Gormley Sculpts Impressive Frontrunner Victory



Jerry and Ann Moss’ Gormley ran right into the Breeders’ Cup Juvenile (GI) picture with his impressive wire-to-wire performance in Saturday’s $300,000 Frontrunner Stakes (GI) at Santa Anita Park. The recent Del Mar maiden winner, who set all the pace in splits of :23.72, :47.18, 1:11.48 and 1:36.79 before stopping the clock in 1:43.57, is trained by John Shirreffs and was ridden to victory by Victor Espinoza.

At odds of more than 10-1, Gormley paid $23.60, $5 and $3. Klimt, at 2-5, crossed the wire three lengths behind the winner, capping off the $24.50 exacta and returning $2.20 and $2.10. Near 4-1 chance Straight Fire was third, 4 ½ lengths behind the runner-up, and was good for $2.20. The $.50 trifecta paid $30.70.

Midnight Pleasure, Vibe and Plum Daddy rounded out the order of finish after Secret House left the gate without his jockey, Santiago Gonzalez. Stewards declared the Doug O’Neill trainee a non-starter after determining the rider stepped off the horse just before the gates sprung open.

The top pair made for an interesting exacta for art lovers, as Gormley shares his name with renowned British sculptor Antony Gormley and runner-up Klimt was named for Austrian symbolist painter Gustav Klimt.

“You know, it’s always a surprise as you well know,” Shirreffs said. “You train in the morning and you hope they can improve in the afternoon. You don’t ever know until the afternoon. After you’ve won your first race you settle in and you just move on. He’s a young horse, he’s learning. He needs to focus a little bit and once he gets focused, he’s got it handled. He looks like a million bucks, he’s a beautiful horse and he’s doing really well. I like that when he got into that big gear he has, he didn’t get too excited for a young horse and, today, he was all business.”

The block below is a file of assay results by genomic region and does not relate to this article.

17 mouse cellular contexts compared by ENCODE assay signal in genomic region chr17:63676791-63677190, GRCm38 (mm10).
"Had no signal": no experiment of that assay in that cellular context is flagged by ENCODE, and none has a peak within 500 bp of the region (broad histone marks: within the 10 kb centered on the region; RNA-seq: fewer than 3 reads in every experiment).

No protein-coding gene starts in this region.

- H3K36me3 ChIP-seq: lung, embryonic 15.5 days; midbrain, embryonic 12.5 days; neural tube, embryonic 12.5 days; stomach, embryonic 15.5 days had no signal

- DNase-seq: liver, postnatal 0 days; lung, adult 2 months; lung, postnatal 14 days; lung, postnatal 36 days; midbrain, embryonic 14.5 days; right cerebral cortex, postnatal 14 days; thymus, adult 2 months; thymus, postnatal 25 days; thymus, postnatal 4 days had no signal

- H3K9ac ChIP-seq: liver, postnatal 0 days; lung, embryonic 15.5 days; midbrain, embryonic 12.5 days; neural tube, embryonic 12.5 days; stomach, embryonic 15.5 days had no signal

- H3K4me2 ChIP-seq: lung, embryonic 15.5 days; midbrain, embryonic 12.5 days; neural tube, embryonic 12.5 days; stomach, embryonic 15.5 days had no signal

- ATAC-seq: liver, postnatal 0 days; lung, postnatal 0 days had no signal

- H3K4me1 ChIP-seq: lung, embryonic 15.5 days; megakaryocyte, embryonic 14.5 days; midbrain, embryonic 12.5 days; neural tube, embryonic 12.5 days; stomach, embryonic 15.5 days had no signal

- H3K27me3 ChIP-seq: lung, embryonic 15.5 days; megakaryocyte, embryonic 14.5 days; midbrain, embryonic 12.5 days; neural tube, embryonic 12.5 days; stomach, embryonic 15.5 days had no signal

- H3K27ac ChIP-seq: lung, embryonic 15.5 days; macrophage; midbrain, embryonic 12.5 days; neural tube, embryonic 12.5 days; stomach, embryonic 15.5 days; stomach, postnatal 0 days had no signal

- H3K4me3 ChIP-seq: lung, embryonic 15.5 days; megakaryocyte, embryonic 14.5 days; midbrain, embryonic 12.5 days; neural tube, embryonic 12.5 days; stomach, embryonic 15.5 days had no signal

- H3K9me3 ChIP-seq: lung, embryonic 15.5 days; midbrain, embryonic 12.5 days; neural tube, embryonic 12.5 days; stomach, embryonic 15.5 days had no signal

Gormley was bred in Kentucky by the partnership of Castleton Lyons and the Kilboy Estate and was a $150,000 RNA at Keeneland September a year ago. The bay son of Malibu Moon became racing’s newest Grade I winner in just his second start and has now earned $216,000 in both of his career starts.

Trainer Bob Baffert, who tightened the girth on Del Mar Futurity winner Klimt, wasn’t terribly happy with the colt’s finish, but still looked forward to running Kaleem Shah’s colt in the Breeders’ Cup in five weeks.

“Exactly what I was afraid would happen, happened,” Baffert said. “He got pretty far back early and that gave him a lot to do. He just didn’t fire away from the gate, didn’t break like we were hoping he would. But he ran a good race, he closed. We know he can handle the distance. This will sharpen him for the next one. I think he got a lot out of it today. He got a lot of dirt in his face and handled it pretty well. The quality is there, it just needs to come out of him.”

Margaret Ransom
California native and lifelong horsewoman Margaret Ransom is a graduate of the University of Arizona’s Race Track Industry Program. She got her start in racing working in the publicity departments at Calder Race Course and Hialeah Park, as well as in the racing office at Gulfstream Park in South Florida. She then spent six years in Lexington, KY, at BRISnet.com, where she helped create and develop the company’s popular newsletters: Handicapper’s Edge and Bloodstock Journal.

After returning to California, she served six years as the Southern California news correspondent for BloodHorse, assisted in the publicity department at Santa Anita Park and was a contributor to many other racing publications, including HorsePlayer Magazine and Trainer Magazine. She then spent seven years at HRTV and HRTV.com in various roles as researcher, programming assistant, producer and social media and marketing manager.

She has also walked hots and groomed runners, worked the elite sales in Kentucky for top-class consignors and volunteers for several racehorse retirement organizations, including CARMA.

In 2016, Margaret was the recipient of the prestigious Stanley Bergstein Writing Award, sponsored by Team Valor, and was an Eclipse Award honorable mention for her story, “The Shocking Untold Story of Maria Borell,” which appeared on USRacing.com. The article and subsequent stories helped save 43 abandoned and neglected Thoroughbreds in Kentucky and also helped create a new animal welfare law known as the “Borell Law.”

Margaret’s very first Breeders’ Cup was at Hollywood Park in 1984 and she has attended more than half of the Breeders’ Cups since. She counts Holy Bull and Arrogate as her favorite horses of all time. She lives in Pasadena with her longtime beau, Tony, two Australian Shepherds and one Golden Retriever.

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